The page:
Hydrological drought
See drought.
Deficiency of oxygen in water bodies, which can be a symptom of eutrophication (nutrient overloading). Deoxygenation (the process of removing oxygen) leads to hypoxia, and the expansion of oxygen minimum zones (IPCC AR5 WGII Annex II: Glossary supplemented with other sources).
Ice sheet
A mass of land ice of continental size that is sufficiently thick to cover most of the underlying bed, so that its shape is mainly determined by its dynamics (the flow of the ice as it deforms internally and/or slides at its base). An ice sheet flows outward from a high central ice plateau with a small average surface slope. The margins usually slope more steeply, and most ice is discharged through fast flowing ice streams or outlet glaciers, in some cases into the sea or into ice shelves floating on the sea. There are only two ice sheets in the modern world, one on Greenland and one on Antarctica. During glacial periods there were others, including the Laurentide Ice Sheet in North America, whose loss is the primary driver of glacial isostatic adjustment in the United States today. (adapted from IPCC AR5 WGI Annex III: Glossary)
Ice wedge
Common features of the subsurface in permafrost regions, ice wedges develop by repeated frost cracking and ice vein growth over hundreds to thousands of years. Ice wedge formation causes the archetypal polygonal patterns seen in tundra across the Arctic landscape. (adapted from Liljedal et al., 2016)
Instantaneous radiative forcing
See radiative forcing.
Changes in components of the climate system that either cannot be reversed, or can only be reversed on timescales much longer than the timescale over which the original forcing occurred. (CSSR, Ch. 15)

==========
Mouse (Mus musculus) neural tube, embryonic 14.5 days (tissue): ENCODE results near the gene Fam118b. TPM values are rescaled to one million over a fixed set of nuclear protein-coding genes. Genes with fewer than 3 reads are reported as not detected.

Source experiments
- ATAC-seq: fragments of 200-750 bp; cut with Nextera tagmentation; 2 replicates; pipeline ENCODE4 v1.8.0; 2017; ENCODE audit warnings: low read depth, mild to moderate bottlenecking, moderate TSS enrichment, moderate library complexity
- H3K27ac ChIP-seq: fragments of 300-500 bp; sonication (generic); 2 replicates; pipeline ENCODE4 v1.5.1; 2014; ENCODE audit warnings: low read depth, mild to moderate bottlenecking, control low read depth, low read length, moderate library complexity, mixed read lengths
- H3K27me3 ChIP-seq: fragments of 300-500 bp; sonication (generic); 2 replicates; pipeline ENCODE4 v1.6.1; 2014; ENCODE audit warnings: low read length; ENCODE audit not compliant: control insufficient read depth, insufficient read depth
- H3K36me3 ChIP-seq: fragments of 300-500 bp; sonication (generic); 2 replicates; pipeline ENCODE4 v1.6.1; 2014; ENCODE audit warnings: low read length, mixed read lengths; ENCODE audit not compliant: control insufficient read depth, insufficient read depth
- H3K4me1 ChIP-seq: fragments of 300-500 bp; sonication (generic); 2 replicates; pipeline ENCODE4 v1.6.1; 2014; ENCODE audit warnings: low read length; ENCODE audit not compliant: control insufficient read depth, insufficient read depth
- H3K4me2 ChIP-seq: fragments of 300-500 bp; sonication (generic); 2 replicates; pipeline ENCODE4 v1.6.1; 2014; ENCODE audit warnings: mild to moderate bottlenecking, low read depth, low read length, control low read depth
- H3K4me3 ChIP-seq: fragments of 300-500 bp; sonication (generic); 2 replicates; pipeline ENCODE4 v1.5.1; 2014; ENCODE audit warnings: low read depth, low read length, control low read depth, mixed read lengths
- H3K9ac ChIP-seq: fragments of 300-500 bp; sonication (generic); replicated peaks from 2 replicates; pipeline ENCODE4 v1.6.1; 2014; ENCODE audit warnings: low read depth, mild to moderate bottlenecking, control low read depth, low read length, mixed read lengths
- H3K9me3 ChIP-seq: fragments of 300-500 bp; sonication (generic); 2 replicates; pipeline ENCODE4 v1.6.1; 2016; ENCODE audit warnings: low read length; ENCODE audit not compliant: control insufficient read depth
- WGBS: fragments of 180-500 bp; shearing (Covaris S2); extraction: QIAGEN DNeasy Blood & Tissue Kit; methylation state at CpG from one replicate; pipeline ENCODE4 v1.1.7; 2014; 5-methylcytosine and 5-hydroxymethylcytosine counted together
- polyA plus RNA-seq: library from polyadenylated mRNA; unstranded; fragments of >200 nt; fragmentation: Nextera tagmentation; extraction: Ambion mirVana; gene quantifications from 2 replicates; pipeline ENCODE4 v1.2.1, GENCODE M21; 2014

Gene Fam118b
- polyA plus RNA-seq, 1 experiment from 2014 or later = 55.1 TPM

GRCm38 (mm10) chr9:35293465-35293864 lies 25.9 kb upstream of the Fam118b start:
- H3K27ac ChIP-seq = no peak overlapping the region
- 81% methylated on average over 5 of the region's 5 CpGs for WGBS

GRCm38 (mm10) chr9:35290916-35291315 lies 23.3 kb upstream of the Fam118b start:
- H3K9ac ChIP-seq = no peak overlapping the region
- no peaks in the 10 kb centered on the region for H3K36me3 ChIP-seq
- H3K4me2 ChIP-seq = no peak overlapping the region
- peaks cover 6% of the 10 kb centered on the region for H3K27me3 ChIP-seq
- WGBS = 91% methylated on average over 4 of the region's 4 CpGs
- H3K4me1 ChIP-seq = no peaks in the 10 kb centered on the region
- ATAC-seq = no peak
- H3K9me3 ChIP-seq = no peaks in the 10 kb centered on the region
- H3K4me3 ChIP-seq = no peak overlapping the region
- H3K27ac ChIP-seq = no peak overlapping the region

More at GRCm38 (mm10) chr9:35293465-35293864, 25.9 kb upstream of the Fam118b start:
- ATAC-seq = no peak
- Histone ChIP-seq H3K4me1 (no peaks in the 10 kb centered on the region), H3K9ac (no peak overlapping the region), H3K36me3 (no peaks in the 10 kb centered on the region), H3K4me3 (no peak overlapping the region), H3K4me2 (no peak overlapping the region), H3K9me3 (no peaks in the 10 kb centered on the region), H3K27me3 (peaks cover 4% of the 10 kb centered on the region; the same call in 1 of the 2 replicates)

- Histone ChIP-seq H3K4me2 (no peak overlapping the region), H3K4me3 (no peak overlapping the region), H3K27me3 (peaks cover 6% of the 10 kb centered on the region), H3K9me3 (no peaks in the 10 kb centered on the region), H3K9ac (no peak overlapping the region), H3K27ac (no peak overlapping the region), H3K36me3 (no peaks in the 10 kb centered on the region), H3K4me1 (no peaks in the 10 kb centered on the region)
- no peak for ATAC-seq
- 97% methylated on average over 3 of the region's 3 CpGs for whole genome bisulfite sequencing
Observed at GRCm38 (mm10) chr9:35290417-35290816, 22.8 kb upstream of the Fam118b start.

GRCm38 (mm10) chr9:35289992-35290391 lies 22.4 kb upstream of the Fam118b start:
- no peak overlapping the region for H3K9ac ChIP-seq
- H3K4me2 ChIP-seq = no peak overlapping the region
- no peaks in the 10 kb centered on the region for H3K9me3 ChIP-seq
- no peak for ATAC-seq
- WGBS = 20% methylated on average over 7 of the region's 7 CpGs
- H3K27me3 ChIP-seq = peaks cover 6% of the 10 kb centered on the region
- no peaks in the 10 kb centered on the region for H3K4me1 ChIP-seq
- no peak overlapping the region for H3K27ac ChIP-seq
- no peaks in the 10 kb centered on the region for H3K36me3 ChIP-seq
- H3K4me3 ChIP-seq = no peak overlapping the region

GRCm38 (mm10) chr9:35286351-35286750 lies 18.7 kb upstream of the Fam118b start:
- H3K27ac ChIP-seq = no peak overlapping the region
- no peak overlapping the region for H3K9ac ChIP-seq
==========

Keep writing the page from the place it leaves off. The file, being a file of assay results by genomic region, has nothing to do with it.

Longwave cloud radiative effect (LWCRE)
See cloud radiative effect.
Meridional overturning circulation (MOC)
Meridional (north-south) overturning circulation in the ocean quantified by zonal (east-west) sums of mass transports in depth or density layers. In the North Atlantic, away from the subpolar regions, the Atlantic MOC (AMOC, which is in principle an observable quantity) is often identified with the thermohaline circulation (THC), which is a conceptual and incomplete interpretation. It must be borne in mind that the AMOC is also driven by wind, and can also include shallower overturning cells such as occur in the upper ocean in the tropics and subtropics, in which warm (light) waters moving poleward are transformed to slightly denser waters and subducted equatorward at deeper levels. (adapted from IPCC AR5 WGI Annex III: Glossary)
Meridional temperature gradient
North-South temperature variation
Meteorological drought
See drought.
Mode water
Water of exceptionally uniform properties over an extensive depth range, caused in most instances by convection. Mode waters represent regions of water mass formation; they are not necessarily water masses in their own right but contribute significant volumes of water to other water masses. Because they represent regions of deep sinking of surface water, mode water formation regions are atmospheric heat sources. Subantarctic Mode Water is formed during winter in the subantarctic zone just north of the subantarctic front and contributes to the lower temperature range of central water; only in the extreme eastern Pacific Ocean does it obtain a temperature low enough to contribute to Antarctic Intermediate Water. Subtropical Mode Water is mostly formed through enhanced subduction at selected locations of the subtropics and contributes to the upper temperature range of central water. Examples of Subtropical Mode Water are the 18°C water formed in the Sargasso Sea, Madeira Mode Water formed at the same temperature but in the vicinity of Madeira, and 13°C water formed not by surface processes but through mixing in Agulhas Current eddies as they enter the Benguela Current. (AMS glossary).